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From 6th April 2024, all employees have the right to request flexible working from Day 1 in their role, removing the previous 26 week wait. The Flexible Working (Amendment) Regulations 2023 represent a major shift in the approach to flexible working in the UK, reflecting changing attitudes towards balancing the demands of work with personal life and caring responsibilities.

Alongside this, there are changes to the procedure for requesting flexible working, which were also brought into force on 6th April.

The new right and procedure is supported by an updated Statutory Acas Code of Practice on requests for flexible working which also came into force on 6th April 2024.

Failing to adhere to this new procedure can lead to employment tribunal (ET) claims, with compensation of up to eight weeks’ pay (capped at £643 per week)  and an order by the ET to rerun the process, alongside potential for Acas Arbitration Scheme referral, when Acas will decide the dispute.

If a  case ends up in the ET and you haven’t followed the ACAS Code of Practice on flexible working,  you can be liable to a 25% uplift in the amount of any award.

This article explains the key changes to the procedure, how to respond to requests, strategies for minimising the risks associated with refusing requests and avoiding potential discrimination claims.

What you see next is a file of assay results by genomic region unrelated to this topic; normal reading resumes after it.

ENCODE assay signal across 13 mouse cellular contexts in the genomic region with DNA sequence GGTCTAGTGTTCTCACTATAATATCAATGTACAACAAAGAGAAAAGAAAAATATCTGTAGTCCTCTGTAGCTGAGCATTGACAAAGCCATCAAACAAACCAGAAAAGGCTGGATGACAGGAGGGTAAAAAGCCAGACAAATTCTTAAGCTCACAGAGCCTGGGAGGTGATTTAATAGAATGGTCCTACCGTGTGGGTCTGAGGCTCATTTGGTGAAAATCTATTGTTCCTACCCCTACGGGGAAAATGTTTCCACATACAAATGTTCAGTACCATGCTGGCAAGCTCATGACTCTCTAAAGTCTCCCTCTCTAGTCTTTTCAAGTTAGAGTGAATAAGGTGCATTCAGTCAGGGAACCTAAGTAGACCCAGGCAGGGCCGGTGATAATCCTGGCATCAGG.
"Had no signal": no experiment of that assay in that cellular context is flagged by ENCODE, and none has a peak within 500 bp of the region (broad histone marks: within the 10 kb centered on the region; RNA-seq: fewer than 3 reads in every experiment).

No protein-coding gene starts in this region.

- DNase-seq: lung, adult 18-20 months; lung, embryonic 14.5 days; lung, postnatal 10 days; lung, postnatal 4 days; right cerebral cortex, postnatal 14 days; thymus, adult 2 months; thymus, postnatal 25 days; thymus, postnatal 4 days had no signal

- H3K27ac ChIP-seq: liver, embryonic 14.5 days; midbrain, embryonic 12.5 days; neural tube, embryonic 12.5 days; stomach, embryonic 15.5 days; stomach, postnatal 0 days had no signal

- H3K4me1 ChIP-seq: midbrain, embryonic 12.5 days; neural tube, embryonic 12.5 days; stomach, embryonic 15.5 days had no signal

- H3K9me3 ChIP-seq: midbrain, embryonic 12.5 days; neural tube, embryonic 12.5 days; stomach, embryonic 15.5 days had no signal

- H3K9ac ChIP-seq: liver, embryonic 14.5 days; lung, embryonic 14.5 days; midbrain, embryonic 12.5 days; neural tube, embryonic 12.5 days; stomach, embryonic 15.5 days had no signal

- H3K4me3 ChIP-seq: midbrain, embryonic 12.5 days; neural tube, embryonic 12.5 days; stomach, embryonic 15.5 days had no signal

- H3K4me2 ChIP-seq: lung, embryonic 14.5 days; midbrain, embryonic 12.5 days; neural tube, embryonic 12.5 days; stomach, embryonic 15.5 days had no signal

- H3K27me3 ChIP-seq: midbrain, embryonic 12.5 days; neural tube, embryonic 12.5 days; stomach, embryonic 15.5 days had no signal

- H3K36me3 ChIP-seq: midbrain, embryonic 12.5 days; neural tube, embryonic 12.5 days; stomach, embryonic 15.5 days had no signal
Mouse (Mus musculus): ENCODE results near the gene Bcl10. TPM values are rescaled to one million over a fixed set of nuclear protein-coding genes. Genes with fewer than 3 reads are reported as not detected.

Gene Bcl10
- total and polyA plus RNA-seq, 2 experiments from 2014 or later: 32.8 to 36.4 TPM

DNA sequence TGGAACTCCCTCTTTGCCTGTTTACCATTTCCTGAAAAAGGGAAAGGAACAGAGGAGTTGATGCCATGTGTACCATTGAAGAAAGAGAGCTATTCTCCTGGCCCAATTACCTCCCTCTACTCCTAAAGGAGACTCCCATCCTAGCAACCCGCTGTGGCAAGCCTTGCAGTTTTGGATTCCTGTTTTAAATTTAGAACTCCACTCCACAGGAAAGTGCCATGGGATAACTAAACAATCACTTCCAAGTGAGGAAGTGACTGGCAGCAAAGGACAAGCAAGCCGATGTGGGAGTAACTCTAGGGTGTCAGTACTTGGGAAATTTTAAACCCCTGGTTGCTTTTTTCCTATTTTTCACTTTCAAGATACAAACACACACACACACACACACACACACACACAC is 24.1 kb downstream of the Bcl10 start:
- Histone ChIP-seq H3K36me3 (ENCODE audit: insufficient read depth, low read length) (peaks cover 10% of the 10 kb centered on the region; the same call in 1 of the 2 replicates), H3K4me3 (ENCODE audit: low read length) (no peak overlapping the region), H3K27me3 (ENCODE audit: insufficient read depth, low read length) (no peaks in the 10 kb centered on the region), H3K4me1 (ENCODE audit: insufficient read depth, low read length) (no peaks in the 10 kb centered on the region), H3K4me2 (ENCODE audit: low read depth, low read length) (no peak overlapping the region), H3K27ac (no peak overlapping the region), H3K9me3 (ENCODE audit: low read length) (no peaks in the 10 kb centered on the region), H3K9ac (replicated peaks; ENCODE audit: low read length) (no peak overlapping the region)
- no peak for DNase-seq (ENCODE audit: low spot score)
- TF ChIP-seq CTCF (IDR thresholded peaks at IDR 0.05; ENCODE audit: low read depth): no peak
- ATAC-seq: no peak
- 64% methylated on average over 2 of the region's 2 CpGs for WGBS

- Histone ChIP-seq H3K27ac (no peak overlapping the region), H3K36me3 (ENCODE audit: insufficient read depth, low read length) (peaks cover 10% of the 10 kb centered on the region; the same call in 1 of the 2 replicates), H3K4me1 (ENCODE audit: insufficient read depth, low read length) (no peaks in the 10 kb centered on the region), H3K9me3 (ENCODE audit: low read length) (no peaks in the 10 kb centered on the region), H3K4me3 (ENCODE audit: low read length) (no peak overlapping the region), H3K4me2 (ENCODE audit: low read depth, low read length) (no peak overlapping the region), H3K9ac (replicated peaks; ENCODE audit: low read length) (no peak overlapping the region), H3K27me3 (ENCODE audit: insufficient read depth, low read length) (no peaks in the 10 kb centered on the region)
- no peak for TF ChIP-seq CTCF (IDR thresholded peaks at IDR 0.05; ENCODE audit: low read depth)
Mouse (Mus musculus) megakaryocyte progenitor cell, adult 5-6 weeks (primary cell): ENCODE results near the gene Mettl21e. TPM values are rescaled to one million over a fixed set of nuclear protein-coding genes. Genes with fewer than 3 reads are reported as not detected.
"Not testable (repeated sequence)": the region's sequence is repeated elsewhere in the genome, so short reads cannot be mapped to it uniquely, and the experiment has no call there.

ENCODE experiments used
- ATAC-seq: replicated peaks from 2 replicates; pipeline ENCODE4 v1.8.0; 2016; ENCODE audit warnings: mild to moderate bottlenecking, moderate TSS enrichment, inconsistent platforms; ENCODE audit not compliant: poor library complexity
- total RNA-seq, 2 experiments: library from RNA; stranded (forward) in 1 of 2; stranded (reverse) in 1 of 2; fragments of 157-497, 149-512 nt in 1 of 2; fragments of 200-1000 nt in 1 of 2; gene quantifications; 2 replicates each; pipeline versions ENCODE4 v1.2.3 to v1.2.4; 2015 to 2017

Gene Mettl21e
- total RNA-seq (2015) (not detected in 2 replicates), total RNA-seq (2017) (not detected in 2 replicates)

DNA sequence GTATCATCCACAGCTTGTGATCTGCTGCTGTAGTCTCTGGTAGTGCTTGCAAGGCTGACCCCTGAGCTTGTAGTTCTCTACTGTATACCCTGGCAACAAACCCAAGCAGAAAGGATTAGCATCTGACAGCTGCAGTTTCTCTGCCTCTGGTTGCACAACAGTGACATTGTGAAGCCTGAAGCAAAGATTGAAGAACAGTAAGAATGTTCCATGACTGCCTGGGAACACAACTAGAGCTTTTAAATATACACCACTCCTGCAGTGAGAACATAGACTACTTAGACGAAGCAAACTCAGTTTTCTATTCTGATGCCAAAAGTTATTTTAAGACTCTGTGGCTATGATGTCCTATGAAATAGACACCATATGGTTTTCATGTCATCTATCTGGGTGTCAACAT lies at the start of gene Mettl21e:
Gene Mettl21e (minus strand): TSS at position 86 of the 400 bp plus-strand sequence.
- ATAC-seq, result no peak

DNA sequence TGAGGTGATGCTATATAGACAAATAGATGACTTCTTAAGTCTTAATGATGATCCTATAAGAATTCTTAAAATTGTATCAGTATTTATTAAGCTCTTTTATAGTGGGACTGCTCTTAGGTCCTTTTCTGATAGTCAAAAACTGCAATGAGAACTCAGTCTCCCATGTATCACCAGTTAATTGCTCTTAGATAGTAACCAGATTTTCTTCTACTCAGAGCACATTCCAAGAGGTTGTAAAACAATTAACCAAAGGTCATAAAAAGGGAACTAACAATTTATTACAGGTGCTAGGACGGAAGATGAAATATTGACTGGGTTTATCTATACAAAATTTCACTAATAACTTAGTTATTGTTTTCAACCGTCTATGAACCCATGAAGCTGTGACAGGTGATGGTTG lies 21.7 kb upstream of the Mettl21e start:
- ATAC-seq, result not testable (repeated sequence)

Summary: New rules for handling flexible working requests

If an employee makes a statutory flexible working request, as an employer you must:

  • handle it in a reasonable way, in line with the Acas Statutory Code of Practice on requests for flexible working
  • accept the request unless there’s a genuine business reason not to
  • consult with the employee, and if not agreeing to the request in full, discuss any alternative options
  • make a decision within a maximum of 2 months
  • not dismiss or cause your employee detriment because of the request

What is flexible working?

Flexible working is a broad term that covers :

when employees work, their working hours or patterns such as part-time, term-time, flexi-time (which allows for flexible start and finish times beyond ‘core hours’ or gives time off in lieu of extra working hours), compressed hours (e.g working a 5 day week in 4 days) and annualised hours .

where employees work, such as home working and hybrid working,

how jobs are performed, such as job-sharing.

Employees may ask for any of these when applying to change their working arrangements.

Making a flexible working request:

An employee can make a flexible working request for any reason.
The employee’s application must:

  • Be in writing and dated